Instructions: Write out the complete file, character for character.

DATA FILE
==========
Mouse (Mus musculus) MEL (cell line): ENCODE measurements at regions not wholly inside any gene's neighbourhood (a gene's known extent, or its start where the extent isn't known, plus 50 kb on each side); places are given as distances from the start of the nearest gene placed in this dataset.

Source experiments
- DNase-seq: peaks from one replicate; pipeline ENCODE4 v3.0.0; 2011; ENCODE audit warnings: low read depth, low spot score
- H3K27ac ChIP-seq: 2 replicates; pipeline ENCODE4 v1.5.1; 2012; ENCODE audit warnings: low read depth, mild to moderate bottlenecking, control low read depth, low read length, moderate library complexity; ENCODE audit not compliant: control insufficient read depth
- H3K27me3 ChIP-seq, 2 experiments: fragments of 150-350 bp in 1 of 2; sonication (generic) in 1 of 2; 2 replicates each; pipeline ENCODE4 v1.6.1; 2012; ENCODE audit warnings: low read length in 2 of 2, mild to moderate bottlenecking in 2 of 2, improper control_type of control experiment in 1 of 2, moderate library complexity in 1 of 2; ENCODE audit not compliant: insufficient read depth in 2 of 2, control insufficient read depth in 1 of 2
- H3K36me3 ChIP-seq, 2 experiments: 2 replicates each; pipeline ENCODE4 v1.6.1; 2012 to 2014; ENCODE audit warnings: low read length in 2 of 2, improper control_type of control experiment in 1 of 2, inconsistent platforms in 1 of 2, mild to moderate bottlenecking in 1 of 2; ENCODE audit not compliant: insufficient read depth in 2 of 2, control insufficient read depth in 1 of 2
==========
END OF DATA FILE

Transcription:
Mouse (Mus musculus) MEL (cell line): ENCODE measurements at regions not wholly inside any gene's neighbourhood (a gene's known extent, or its start where the extent isn't known, plus 50 kb on each side); places are given as distances from the start of the nearest gene placed in this dataset.

Source experiments
- DNase-seq: peaks from one replicate; pipeline ENCODE4 v3.0.0; 2011; ENCODE audit warnings: low read depth, low spot score
- H3K27ac ChIP-seq: 2 replicates; pipeline ENCODE4 v1.5.1; 2012; ENCODE audit warnings: low read depth, mild to moderate bottlenecking, control low read depth, low read length, moderate library complexity; ENCODE audit not compliant: control insufficient read depth
- H3K27me3 ChIP-seq, 2 experiments: fragments of 150-350 bp in 1 of 2; sonication (generic) in 1 of 2; 2 replicates each; pipeline ENCODE4 v1.6.1; 2012; ENCODE audit warnings: low read length in 2 of 2, mild to moderate bottlenecking in 2 of 2, improper control_type of control experiment in 1 of 2, moderate library complexity in 1 of 2; ENCODE audit not compliant: insufficient read depth in 2 of 2, control insufficient read depth in 1 of 2
- H3K36me3 ChIP-seq, 2 experiments: 2 replicates each; pipeline ENCODE4 v1.6.1; 2012 to 2014; ENCODE audit warnings: low read length in 2 of 2, improper control_type of control experiment in 1 of 2, inconsistent platforms in 1 of 2, mild to moderate bottlenecking in 1 of 2; ENCODE audit not compliant: insufficient read depth in 2 of 2, control insufficient read depth in 1 of 2